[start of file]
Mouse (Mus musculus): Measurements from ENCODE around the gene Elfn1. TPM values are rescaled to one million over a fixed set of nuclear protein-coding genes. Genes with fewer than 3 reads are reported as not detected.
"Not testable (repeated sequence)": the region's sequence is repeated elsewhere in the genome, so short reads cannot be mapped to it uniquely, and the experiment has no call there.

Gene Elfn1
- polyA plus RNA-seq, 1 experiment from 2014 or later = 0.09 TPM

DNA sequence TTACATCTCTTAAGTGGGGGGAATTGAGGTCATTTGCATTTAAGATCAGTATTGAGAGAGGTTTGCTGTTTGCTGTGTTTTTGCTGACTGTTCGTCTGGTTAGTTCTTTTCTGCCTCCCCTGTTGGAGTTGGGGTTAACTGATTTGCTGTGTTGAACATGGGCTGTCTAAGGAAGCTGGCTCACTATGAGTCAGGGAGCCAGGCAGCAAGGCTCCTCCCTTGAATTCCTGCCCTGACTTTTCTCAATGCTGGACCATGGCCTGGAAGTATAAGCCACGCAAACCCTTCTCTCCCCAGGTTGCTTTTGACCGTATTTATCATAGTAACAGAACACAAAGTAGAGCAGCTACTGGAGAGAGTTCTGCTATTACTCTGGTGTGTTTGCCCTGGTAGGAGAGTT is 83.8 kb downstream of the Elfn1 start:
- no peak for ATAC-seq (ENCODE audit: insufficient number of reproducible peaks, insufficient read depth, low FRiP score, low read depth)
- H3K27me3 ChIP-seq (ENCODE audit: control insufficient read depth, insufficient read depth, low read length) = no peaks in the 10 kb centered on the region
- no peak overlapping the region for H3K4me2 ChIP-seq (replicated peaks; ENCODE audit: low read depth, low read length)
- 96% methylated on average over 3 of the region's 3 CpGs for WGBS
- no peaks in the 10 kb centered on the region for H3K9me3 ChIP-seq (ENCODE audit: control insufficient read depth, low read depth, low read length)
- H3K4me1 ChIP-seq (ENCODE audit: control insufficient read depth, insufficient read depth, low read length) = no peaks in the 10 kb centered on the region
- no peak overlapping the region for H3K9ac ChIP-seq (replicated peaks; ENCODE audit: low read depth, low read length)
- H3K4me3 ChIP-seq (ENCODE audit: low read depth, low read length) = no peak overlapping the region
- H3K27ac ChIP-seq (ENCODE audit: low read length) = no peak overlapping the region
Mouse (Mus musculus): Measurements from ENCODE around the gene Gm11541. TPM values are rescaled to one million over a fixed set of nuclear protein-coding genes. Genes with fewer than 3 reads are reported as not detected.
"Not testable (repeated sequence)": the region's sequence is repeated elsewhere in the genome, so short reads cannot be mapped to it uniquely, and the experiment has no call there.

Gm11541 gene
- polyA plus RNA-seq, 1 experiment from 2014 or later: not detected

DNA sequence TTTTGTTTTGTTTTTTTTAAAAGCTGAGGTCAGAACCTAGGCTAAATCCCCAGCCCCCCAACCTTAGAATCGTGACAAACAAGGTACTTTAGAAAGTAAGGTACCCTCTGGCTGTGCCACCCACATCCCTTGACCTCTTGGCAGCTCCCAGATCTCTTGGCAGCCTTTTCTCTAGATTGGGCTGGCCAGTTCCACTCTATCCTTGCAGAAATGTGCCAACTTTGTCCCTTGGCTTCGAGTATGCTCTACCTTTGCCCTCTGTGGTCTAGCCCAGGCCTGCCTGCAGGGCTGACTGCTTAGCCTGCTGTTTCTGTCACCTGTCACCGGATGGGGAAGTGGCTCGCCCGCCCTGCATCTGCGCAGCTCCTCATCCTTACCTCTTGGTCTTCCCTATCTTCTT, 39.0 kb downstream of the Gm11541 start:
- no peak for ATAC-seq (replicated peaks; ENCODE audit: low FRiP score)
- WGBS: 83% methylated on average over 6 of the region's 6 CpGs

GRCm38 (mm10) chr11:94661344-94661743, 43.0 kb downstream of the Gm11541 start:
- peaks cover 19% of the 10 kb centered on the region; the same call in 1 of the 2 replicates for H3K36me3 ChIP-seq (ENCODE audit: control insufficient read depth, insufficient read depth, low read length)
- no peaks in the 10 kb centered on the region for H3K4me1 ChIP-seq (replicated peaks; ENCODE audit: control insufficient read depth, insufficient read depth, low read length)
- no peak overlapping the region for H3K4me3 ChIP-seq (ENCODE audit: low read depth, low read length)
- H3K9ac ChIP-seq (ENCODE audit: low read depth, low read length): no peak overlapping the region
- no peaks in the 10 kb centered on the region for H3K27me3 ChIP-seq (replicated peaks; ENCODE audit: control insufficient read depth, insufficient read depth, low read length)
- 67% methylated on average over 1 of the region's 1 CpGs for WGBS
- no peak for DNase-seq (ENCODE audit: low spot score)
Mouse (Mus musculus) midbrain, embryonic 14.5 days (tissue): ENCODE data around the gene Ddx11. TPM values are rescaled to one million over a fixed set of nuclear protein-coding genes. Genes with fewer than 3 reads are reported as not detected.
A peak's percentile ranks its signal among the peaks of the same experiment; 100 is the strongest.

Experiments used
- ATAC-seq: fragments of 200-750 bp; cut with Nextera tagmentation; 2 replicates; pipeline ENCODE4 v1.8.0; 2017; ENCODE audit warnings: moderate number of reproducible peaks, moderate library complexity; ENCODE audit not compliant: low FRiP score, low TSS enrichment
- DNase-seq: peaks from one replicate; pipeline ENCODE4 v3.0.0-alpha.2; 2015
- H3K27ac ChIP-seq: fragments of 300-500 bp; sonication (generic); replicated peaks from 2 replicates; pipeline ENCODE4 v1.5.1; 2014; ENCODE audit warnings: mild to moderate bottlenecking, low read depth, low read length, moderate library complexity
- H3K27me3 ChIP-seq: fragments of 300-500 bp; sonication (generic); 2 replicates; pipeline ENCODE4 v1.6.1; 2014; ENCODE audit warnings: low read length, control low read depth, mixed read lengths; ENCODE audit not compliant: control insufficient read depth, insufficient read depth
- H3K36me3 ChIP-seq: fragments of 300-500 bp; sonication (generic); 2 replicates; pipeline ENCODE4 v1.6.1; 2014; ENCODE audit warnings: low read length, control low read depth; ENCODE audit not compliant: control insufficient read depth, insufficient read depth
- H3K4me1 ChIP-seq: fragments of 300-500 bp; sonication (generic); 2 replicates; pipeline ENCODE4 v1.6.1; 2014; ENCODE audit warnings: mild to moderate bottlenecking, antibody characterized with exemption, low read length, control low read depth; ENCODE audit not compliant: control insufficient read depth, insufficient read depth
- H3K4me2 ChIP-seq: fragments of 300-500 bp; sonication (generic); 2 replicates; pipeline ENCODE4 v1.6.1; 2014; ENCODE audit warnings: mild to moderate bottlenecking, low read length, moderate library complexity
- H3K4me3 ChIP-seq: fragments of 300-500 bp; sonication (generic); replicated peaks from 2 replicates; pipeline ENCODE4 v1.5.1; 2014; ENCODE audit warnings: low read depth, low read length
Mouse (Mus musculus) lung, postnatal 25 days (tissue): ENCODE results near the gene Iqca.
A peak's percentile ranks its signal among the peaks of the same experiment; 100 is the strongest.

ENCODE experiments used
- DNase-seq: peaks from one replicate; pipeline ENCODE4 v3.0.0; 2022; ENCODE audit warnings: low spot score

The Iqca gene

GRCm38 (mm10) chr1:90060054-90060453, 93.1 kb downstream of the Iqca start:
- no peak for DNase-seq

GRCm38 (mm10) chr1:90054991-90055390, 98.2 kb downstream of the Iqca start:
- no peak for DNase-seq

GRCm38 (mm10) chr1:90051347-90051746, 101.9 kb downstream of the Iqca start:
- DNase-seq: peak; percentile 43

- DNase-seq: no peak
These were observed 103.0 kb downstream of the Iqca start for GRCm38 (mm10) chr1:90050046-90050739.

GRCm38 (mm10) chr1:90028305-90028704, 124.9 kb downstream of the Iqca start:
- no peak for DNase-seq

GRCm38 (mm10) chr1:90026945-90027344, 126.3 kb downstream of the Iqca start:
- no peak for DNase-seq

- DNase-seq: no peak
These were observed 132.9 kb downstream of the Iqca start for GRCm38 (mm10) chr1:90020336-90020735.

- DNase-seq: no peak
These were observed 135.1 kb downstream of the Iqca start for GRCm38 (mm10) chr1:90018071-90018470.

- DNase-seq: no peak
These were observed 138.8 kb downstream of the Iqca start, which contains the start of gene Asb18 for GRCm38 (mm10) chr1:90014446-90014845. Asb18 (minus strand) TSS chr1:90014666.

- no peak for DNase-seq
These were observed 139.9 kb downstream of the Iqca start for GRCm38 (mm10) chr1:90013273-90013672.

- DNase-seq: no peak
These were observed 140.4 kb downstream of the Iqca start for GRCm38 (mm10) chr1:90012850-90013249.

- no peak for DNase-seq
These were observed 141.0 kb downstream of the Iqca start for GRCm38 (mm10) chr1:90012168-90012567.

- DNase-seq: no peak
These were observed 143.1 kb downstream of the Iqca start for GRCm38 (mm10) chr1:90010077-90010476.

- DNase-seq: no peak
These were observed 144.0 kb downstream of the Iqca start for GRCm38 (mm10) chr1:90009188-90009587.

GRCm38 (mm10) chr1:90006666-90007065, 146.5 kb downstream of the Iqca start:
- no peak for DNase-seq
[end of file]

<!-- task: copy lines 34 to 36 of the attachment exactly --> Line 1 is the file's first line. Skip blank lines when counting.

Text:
- DNase-seq: peaks from one replicate; pipeline ENCODE4 v3.0.0-alpha.2; 2015
- H3K27ac ChIP-seq: fragments of 300-500 bp; sonication (generic); replicated peaks from 2 replicates; pipeline ENCODE4 v1.5.1; 2014; ENCODE audit warnings: mild to moderate bottlenecking, low read depth, low read length, moderate library complexity
- H3K27me3 ChIP-seq: fragments of 300-500 bp; sonication (generic); 2 replicates; pipeline ENCODE4 v1.6.1; 2014; ENCODE audit warnings: low read length, control low read depth, mixed read lengths; ENCODE audit not compliant: control insufficient read depth, insufficient read depth